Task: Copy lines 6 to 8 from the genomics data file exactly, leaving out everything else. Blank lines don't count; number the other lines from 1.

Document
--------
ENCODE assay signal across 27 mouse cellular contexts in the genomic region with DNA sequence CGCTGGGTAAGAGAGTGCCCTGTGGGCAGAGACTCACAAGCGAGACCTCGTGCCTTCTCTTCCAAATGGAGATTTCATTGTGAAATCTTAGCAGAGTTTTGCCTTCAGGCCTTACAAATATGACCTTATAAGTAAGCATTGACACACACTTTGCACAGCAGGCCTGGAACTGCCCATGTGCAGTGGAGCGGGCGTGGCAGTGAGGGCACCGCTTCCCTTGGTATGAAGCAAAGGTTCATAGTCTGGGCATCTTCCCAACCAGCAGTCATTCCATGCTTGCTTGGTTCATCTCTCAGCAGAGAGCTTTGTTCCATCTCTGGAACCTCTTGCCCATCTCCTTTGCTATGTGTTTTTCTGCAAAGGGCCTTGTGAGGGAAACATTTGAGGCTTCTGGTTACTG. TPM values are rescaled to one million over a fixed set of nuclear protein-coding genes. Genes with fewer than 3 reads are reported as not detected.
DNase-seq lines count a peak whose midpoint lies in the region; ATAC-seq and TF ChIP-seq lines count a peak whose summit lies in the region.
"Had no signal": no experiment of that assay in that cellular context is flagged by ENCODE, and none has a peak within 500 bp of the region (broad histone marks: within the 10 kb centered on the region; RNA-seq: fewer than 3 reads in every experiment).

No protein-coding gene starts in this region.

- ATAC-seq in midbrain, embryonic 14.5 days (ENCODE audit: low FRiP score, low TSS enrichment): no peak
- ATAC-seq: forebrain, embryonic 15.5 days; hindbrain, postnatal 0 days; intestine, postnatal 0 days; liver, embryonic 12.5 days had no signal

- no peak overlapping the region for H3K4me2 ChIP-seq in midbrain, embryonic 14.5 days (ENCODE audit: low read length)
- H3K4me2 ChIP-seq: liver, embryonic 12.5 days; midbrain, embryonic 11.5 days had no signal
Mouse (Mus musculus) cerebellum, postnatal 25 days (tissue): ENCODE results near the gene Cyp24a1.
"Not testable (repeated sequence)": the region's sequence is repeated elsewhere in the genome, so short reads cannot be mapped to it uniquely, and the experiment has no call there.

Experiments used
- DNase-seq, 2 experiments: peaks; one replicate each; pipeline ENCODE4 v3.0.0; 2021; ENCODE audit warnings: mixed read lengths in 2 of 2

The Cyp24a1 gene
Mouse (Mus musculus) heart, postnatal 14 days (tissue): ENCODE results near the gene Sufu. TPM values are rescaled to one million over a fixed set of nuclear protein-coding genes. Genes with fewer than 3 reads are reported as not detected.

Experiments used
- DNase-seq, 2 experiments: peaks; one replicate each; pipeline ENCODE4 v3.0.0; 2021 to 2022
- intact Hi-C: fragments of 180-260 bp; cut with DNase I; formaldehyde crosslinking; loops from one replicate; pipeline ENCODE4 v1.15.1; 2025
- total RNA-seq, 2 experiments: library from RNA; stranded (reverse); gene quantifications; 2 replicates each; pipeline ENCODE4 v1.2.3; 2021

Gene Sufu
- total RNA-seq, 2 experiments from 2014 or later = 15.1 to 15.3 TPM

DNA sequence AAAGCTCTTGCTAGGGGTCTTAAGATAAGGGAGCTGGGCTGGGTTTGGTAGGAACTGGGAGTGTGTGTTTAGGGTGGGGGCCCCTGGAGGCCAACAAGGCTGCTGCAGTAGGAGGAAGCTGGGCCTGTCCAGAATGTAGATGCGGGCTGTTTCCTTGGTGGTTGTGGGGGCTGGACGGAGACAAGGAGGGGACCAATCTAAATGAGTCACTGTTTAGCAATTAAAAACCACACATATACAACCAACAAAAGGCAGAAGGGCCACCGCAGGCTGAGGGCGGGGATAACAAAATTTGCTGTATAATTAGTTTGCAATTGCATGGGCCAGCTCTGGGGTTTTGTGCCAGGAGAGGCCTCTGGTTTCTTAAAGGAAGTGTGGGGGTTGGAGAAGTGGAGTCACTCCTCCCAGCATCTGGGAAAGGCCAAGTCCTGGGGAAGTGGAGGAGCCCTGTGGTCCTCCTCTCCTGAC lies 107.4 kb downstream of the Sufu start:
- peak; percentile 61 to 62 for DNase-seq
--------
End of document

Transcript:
- ATAC-seq: forebrain, embryonic 15.5 days; hindbrain, postnatal 0 days; intestine, postnatal 0 days; liver, embryonic 12.5 days had no signal

- no peak overlapping the region for H3K4me2 ChIP-seq in midbrain, embryonic 14.5 days (ENCODE audit: low read length)
- H3K4me2 ChIP-seq: liver, embryonic 12.5 days; midbrain, embryonic 11.5 days had no signal